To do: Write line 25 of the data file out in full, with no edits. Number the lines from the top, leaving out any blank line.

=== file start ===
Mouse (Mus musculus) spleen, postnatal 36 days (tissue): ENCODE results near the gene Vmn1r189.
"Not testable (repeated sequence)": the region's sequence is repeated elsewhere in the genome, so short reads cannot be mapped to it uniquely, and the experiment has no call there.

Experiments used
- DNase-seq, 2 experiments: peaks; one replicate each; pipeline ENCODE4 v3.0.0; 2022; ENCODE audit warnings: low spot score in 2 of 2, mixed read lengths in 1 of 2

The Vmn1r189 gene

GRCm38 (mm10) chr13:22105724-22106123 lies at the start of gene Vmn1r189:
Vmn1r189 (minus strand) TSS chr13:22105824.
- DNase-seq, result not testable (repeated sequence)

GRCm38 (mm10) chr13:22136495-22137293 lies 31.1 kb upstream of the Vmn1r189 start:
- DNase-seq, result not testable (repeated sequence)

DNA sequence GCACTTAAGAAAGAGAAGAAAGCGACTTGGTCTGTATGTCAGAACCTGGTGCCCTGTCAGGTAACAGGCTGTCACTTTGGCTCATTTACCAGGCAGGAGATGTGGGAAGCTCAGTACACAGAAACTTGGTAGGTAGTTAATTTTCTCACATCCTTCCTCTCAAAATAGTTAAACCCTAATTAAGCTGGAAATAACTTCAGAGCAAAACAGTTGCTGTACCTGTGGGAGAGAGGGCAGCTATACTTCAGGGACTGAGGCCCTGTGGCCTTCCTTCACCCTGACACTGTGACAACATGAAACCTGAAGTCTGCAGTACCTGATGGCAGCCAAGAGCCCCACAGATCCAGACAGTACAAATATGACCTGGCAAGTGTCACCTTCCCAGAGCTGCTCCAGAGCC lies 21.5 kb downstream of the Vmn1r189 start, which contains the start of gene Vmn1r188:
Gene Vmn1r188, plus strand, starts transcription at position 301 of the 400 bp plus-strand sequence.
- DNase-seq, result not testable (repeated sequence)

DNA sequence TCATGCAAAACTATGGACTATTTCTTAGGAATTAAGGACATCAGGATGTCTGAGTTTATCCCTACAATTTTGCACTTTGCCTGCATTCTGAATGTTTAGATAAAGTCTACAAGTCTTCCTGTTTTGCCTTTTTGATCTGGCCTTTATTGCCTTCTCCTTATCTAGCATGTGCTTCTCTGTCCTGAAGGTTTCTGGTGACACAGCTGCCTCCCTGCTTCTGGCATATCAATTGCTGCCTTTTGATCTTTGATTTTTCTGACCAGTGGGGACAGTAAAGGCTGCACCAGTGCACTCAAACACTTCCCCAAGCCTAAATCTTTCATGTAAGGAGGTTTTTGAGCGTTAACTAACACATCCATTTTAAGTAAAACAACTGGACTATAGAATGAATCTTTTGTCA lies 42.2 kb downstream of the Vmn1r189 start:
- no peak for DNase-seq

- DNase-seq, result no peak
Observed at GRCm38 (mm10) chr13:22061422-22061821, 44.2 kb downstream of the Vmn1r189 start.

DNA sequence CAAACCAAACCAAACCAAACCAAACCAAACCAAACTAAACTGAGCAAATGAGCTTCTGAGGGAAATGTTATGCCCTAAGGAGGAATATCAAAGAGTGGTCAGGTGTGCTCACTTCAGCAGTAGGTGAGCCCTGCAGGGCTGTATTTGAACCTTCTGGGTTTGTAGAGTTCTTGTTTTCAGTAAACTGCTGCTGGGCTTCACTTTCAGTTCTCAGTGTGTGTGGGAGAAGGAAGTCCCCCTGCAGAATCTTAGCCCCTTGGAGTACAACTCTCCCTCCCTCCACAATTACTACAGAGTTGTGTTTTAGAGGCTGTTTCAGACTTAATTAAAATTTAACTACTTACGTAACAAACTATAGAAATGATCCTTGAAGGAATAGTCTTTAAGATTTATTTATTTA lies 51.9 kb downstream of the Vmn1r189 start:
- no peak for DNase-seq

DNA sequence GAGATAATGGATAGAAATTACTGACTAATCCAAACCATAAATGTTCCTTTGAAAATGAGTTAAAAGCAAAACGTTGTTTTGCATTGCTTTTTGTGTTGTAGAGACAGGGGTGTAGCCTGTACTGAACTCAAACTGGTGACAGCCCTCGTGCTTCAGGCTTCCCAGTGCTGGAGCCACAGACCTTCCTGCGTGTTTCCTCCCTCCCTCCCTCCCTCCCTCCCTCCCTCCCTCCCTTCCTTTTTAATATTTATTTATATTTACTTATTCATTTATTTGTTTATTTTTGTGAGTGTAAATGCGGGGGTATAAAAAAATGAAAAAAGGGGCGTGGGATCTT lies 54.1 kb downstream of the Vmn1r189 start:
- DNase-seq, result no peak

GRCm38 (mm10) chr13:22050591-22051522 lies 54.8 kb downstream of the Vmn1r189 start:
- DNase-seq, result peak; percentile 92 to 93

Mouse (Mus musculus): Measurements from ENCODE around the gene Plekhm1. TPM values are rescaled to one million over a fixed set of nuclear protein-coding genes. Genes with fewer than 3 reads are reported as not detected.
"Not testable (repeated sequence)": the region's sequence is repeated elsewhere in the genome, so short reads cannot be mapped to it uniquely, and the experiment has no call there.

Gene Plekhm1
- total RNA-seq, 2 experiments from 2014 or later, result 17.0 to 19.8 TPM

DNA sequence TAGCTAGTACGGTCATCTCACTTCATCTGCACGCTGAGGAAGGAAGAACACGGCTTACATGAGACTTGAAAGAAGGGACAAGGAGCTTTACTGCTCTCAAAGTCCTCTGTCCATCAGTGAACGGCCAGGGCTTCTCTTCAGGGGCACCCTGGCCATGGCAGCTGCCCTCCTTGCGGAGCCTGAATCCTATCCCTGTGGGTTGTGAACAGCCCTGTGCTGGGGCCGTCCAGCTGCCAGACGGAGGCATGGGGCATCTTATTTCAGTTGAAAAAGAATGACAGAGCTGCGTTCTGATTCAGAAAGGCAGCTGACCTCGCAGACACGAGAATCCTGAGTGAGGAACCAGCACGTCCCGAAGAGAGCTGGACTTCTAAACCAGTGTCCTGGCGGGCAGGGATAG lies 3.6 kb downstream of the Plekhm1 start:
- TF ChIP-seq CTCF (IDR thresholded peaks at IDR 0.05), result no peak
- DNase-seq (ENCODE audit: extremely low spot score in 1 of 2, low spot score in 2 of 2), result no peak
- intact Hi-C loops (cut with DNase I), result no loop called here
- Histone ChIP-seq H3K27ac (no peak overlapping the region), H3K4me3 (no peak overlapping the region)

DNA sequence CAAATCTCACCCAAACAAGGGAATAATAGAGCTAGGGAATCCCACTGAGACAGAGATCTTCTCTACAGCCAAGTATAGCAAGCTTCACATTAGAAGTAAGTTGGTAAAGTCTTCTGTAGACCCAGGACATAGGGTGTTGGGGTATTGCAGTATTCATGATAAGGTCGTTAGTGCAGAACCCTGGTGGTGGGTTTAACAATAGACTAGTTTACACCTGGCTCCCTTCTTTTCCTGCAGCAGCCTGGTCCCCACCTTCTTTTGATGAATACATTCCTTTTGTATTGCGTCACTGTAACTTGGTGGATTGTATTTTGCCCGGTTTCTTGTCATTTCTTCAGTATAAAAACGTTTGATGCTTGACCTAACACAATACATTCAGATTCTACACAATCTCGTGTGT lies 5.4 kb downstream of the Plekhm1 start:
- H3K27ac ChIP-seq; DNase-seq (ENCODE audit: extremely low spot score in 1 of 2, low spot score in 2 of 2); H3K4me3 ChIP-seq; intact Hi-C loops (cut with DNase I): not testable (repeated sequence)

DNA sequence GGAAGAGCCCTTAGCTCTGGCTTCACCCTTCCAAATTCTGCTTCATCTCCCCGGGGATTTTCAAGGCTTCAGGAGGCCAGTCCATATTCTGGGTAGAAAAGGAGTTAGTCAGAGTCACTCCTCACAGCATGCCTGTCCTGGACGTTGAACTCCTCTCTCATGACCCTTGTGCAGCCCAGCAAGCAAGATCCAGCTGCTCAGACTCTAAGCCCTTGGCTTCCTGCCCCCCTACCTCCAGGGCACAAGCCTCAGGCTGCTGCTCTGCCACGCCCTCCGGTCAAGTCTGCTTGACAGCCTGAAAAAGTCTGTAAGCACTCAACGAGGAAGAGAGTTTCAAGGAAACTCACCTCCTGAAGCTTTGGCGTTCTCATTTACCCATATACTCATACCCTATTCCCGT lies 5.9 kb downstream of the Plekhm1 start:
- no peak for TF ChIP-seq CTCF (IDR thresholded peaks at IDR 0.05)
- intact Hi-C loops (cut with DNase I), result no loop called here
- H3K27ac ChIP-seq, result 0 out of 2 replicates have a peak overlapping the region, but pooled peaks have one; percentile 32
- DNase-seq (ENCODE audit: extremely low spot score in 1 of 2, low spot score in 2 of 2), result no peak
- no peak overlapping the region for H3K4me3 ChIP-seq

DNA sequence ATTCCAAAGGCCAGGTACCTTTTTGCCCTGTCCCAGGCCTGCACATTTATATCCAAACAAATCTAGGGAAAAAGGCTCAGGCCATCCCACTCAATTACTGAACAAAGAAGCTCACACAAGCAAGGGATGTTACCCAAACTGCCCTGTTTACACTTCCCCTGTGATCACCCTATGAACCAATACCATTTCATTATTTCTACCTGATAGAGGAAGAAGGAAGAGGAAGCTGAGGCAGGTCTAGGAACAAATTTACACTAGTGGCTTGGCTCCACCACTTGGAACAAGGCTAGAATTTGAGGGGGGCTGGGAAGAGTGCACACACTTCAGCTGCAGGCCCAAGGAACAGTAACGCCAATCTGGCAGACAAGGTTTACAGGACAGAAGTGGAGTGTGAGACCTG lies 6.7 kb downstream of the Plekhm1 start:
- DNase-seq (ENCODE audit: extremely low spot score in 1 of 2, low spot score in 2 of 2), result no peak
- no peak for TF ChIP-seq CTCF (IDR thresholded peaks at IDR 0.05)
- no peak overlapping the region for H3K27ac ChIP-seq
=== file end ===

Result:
"Not testable (repeated sequence)": the region's sequence is repeated elsewhere in the genome, so short reads cannot be mapped to it uniquely, and the experiment has no call there.